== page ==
Thursday, July 31, 2014

bright wings

having visited a friend's family vineyard recently, i learned that they own over 400 acres, some of which have never been cultivated. this struck me as rare! i'd already been thinking about what i'll call the "people vs. nature wear factor" on our planet and was happily surprised that there still existed a parcel of farm land that was still mineral rich and untouched. i've had the privilege of venturing many places this summer, starting with oahu and the san juans, then cannon beach and silver creek falls. in each there is absolutely unspoiled beauty right next to the wear and tear of humans. i've watched people, myself among them, finding ATM machines in order to satiate their daily quest for food, water...then garbage cans, bathrooms...clothing, souvenirs, coffee, icecream...car or boat fuel...only to do it all over again. i'm happy to say it seems nature always wins. vines climb up again, water perseveres...it brought to mind one of my favorite poems by gerard manley hopkins who understood this very concept when he wrote in the late 1880's (well past lewis & clark's 1804 expedition west). in "God's Grandeur", he writes: the world is charged with the grandeur of God. it will flame out, like shining from shook foil; it gathers to a greatness like the ooze of oil crushed. why do men then now not reck his rod? generations have trod, have trod, have trod; and all is seared with trade; bleared, smeared with toil; and wears man's smudge and shares man's smell: the soil is bare now, nor can foot feel, being shod. and for all this, nature is never spent; there lives the dearest freshness deep down things; and though the last lights off the black west went oh, morning, at the brown brink eastward springs-- because the Holy Ghost over the bent world broods with warm breast and with ah! bright wings. despite having memorized this poem in college, i still have to look up what "reck his rod" might mean and summaries seem to indicate the phrase, "why don't people respect and appreciate God's creation and take care of it?" the rest, i think, is fairly straight forward. and, while i know people debate the possibility of using up all of earth's natural resources, i still love the line that says, "and for all this nature is never spent". the next line is refreshing as well, "there lives the dearest freshness deep down things". it's like coming out of a crowded mall into a natural wetland; times of refreshing that come from the Creator into all things created.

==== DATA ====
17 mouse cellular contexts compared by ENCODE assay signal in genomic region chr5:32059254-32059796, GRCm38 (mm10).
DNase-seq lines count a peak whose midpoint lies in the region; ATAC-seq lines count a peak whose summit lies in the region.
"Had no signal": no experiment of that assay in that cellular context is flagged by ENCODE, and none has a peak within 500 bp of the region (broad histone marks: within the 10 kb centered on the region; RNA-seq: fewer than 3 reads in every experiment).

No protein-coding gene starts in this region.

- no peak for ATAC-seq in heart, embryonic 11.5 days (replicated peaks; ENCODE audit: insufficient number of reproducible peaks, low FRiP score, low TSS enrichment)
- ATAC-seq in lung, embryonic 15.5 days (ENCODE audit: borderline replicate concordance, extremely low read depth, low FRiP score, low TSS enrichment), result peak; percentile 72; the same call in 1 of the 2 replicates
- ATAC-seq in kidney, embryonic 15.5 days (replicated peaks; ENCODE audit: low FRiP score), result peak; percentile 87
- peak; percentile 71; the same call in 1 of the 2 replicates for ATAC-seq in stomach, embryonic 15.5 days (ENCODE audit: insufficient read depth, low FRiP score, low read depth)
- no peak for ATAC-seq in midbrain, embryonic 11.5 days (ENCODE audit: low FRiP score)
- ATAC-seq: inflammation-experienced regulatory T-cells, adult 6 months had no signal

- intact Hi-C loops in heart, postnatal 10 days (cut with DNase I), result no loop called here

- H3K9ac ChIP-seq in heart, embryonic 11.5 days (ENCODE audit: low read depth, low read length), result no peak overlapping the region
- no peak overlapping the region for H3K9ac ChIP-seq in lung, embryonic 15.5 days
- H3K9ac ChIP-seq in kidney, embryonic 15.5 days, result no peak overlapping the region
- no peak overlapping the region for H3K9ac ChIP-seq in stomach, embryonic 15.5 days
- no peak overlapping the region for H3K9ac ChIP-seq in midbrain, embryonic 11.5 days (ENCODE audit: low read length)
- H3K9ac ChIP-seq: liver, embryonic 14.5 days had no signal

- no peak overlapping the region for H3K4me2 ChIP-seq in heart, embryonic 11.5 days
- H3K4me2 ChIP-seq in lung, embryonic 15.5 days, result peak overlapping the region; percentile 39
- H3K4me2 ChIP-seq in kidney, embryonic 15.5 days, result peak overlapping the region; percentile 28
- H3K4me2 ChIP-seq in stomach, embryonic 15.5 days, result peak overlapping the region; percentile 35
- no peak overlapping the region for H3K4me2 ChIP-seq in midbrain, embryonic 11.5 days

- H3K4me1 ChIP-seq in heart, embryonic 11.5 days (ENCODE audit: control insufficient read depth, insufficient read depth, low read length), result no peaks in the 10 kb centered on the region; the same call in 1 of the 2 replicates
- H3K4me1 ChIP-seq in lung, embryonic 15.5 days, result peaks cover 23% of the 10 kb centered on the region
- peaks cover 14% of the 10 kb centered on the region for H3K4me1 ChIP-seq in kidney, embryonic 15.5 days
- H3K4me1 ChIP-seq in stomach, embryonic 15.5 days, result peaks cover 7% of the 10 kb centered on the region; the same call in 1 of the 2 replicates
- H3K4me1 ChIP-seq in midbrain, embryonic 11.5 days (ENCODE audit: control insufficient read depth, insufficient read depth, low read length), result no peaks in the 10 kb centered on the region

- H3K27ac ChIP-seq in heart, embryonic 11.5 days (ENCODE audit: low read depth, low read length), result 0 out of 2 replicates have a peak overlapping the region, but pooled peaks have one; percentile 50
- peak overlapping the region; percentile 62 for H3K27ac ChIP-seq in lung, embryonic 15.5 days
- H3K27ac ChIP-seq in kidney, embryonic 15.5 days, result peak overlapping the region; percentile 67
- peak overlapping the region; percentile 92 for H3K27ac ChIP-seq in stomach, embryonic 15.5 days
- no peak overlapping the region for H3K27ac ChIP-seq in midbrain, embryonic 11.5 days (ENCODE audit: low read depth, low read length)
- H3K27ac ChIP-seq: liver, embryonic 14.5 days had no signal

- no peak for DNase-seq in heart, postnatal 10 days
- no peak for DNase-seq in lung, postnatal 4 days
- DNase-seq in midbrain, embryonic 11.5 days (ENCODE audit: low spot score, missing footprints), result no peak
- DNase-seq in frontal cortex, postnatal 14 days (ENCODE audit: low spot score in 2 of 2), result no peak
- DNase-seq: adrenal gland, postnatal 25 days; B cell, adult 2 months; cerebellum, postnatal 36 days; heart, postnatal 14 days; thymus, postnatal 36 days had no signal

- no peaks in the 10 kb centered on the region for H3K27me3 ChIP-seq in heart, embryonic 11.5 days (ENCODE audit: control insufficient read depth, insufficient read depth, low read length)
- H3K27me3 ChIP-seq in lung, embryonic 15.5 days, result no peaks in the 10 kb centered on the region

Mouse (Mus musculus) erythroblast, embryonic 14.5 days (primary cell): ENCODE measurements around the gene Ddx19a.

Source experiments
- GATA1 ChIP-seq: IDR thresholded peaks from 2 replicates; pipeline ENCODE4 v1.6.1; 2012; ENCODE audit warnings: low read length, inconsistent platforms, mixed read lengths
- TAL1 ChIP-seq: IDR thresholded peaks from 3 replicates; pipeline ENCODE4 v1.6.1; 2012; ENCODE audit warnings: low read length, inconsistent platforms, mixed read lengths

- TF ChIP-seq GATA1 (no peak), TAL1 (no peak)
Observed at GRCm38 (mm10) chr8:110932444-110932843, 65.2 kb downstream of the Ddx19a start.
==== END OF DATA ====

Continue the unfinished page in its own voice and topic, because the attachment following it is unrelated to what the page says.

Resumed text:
Thursday, July 24, 2014

the law of focused flavor

ok, so it's not really a law, but the opposite is: the law of diminishing returns. i learned this while waiting for my cell phone to charge in the back of a bookstore. because i happened to grab "the french laundry" cookbook to pass the time i now know that the first bite of food is usually paramount, followed by "just ok" and down from there. most cooks, the author explained, counter this by adding too many flavors which only confuses the diner's tastebuds. to really wow the palate, he says, focus the flavor instead by using one entree and four different distinct sauces or a very distinct sweet or savory. this is so true in cooking, art and life. i am suspect, for example, when a restaurant menu tries to be not only breakfast-lunch-dinner but has way too many things going on in each category. how can they possibly specialize? in art, it never bodes well when i don't know when to stop--the best pieces come before things can turn muddy; when i resist the urge to "just add one more thing". and, in life, less is more time and time again. when you are tempted to get more, bigger or better to satisfy you in any area of life, you can come back to this simple law of focused flavor to win out over diminishing returns.

ms. grammar police loses at boggle